Apparel makers yesterday received export orders worth $2.5 million from Japanese companies, in growing signs of buyers sourcing more from Bangladesh.
A total of 16 small and medium Japanese companies, all clients of Hiroshima Shinkin Bank, ordered mainly knitwear items from Bangladesh.
The orders came at a business matching event between Euro Bangla Group, a local garment exporter, and Hiroshima Shinkin Bank. Nankai Company Ltd organised the event at Dhaka Regency Hotel.
"It's a great opportunity for our RMG [readymade garment] sector," said Hasnat Ahmed Hashemee, managing director of Euro Bangla.
"The quality of our products is high, and we offer competitive prices for our goods, which make us a better alternative for countries like Japan."
A coalition of 19 local manufacturers will deliver the Japanese orders. Euro Bangla Associates Ltd, Sadma Knit Composite Ltd, Mehnaz Style and Craft, Sportwear Garments Ltd, Speedwell Ltd, Alif Group, and Zarjis Composite Knit Industries Ltd are the major suppliers.
Bangladesh is the world's second largest exporter of apparel and textile items, after China.
The deal took place at a time, when export orders for garment items from European countries shrank 20 percent than last year due to the recent economic crisis in the EU countries, and local manufacturers are looking for new destinations.
Simultaneously, export orders for RMG items are shifting to Vietnam and Bangladesh from China, where wages increase by 15 percent every year, due to a higher production cost.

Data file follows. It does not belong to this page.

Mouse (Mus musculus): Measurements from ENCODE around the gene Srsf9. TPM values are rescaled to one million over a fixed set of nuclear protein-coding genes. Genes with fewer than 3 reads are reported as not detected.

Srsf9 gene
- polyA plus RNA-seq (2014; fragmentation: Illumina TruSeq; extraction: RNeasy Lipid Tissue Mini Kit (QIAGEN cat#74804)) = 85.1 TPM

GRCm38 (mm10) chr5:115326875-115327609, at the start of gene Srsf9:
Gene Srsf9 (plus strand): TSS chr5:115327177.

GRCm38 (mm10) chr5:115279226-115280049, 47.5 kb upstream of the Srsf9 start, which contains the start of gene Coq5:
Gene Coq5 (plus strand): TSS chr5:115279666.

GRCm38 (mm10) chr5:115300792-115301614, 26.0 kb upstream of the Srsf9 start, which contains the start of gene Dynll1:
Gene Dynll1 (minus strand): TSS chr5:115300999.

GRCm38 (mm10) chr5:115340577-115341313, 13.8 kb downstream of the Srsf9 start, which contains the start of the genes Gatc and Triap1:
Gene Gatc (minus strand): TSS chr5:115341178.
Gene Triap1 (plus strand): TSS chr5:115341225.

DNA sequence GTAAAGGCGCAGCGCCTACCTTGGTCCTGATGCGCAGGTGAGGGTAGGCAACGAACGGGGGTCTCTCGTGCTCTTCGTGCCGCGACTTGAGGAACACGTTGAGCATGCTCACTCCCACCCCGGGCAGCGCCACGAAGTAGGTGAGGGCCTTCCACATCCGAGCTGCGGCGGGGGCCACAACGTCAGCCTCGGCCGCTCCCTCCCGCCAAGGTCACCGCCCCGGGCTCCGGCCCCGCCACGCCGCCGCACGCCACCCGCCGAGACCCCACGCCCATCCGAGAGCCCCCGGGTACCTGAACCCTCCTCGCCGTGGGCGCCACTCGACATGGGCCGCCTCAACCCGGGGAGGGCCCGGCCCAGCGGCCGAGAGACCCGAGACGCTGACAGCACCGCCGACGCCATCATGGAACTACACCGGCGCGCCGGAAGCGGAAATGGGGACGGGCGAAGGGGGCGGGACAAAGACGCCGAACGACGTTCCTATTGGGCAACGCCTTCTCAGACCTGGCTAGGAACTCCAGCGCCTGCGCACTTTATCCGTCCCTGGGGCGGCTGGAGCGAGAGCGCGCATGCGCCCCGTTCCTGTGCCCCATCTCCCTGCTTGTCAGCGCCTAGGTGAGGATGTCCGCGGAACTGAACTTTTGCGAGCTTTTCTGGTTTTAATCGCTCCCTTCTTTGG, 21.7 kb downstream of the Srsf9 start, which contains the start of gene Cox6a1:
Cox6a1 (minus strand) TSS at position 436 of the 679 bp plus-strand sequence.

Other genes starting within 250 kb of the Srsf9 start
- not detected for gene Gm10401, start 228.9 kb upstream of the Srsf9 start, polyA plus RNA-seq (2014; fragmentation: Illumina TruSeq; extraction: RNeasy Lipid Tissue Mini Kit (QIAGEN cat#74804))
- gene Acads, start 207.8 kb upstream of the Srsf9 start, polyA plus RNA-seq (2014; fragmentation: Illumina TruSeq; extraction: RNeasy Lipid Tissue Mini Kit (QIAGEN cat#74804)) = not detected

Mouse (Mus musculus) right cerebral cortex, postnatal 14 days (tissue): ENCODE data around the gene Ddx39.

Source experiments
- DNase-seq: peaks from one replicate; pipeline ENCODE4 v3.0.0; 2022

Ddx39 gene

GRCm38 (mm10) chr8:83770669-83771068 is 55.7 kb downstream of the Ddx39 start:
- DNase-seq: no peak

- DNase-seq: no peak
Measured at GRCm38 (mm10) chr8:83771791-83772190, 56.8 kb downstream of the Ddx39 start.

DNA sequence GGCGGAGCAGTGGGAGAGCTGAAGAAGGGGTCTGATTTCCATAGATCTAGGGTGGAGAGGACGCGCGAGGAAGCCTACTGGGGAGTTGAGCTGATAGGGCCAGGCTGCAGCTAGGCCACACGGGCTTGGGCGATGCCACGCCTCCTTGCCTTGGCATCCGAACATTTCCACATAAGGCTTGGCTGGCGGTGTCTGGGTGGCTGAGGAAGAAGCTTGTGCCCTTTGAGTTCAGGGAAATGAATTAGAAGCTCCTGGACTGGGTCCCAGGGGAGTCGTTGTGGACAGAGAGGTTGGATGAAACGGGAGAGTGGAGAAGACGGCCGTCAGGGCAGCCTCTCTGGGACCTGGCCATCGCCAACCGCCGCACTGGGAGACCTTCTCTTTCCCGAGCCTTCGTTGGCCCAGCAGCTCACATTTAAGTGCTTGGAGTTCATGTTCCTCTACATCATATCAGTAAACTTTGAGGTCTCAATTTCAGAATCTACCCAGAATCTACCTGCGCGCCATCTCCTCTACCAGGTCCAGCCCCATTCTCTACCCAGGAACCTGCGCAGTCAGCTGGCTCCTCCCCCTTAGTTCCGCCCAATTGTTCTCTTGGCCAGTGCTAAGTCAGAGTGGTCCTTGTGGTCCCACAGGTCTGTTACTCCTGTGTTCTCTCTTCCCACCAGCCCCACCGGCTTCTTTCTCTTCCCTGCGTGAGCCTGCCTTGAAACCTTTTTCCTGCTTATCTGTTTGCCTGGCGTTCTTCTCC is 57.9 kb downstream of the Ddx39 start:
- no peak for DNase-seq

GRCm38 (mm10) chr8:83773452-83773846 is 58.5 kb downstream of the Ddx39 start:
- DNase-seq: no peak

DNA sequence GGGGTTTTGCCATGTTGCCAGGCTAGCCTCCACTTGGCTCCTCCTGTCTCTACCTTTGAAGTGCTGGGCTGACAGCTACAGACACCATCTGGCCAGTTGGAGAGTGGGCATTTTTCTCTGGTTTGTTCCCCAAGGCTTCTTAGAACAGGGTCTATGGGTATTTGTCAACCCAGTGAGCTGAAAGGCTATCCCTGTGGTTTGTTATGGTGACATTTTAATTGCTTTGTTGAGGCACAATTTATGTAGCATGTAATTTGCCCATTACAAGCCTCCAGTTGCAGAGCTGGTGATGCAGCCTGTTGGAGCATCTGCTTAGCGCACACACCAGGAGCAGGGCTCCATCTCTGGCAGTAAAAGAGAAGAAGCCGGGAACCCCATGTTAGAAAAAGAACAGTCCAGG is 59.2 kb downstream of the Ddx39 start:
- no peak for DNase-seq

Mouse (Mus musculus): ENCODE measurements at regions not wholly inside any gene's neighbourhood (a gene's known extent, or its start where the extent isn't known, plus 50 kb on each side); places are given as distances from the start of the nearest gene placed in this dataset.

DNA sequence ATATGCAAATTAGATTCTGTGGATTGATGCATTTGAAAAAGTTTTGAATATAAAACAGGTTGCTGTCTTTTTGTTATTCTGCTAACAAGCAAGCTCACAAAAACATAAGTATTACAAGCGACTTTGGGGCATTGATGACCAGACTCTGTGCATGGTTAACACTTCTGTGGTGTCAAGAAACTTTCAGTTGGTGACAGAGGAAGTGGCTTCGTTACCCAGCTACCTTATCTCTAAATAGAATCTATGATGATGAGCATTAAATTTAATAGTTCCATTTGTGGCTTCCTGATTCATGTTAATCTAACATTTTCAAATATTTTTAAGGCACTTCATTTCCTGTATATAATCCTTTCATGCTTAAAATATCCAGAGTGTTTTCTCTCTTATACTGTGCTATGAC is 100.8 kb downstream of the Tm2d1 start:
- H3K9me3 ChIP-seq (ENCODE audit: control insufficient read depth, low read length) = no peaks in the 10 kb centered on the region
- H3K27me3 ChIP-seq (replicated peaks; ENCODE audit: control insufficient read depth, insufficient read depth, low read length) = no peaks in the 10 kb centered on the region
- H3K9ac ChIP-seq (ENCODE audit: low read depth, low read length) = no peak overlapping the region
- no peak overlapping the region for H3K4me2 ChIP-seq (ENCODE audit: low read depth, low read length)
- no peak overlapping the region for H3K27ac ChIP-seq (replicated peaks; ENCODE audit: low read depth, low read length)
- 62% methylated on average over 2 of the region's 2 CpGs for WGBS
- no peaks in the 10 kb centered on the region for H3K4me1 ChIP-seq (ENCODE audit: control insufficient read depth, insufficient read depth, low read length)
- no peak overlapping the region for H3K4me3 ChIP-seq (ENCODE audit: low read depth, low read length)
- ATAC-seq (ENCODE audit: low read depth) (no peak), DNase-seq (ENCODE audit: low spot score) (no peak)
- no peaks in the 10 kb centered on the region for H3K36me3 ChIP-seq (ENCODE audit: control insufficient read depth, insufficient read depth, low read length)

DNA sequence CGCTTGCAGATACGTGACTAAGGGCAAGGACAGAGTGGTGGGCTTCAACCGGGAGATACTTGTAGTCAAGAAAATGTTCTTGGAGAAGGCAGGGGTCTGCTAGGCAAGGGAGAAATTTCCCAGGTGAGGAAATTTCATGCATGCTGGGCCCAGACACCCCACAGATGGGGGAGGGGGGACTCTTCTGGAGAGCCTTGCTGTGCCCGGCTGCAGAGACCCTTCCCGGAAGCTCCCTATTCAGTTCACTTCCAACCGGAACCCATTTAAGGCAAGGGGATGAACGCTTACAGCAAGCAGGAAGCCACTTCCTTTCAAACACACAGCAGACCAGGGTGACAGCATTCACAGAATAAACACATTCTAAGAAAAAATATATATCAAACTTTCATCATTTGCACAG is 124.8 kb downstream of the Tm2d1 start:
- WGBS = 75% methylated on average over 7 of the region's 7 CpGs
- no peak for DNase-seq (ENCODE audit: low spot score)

According to the Export Promotion Bureau (EPB), the knitwear sector earned $5.8 billion in the July-February period of the current fiscal year, up by 43.93 percent than the same period in 2010-11.
In July-February this fiscal year, woven garment exports grew 37.95 percent to $5.13 billion.
Export of Bangladeshi woven garment products and knitwear items to Japan grew nearly 43 percent to $247.51 million in 2010-11, according to the EPB data.
"Apart from being a textile and apparel fair, this business matching conference is the first event of a unique kind for businessmen in both countries," said Jun Tanaka, sales director of Nankai.
"The main objective of the initiative is to dig out the opportunities both parties may get from each other."
In December, Hiroshima Shinkin Bank conducted a research among its clients and found out that 90 percent of them buy garment items from china.
However, majority of the clients were unhappy about the increasing costs of Chinese garment products and were looking for alternatives.
Be it in terms of cost of production or the ability of local manufacturers to make diverse items, Bangladesh fits the bill, said Kazuhiko Katsura, general manager of Hiroshima Shinkin Bank.
This is why 16 Japanese garment items buyers visited Bangladesh, said Katsura.
The team visited the factory of Euro Bangla Textile, and found the quality of products very satisfactory, he said. Now, these Japanese companies are looking forward to getting orders done on time, Katsura said.
As Japanese companies import products through banks, the business team was accompanied by three banks: Hiroshima Shinking Bank, The Gifu Shinkin Bank and Shinkin Central Bank.
Hiroyuki Niwa, advisory officer of Shinkin Central Bank, said the bank would consider starting operations in Bangladesh in future if business between these two countries grows fast.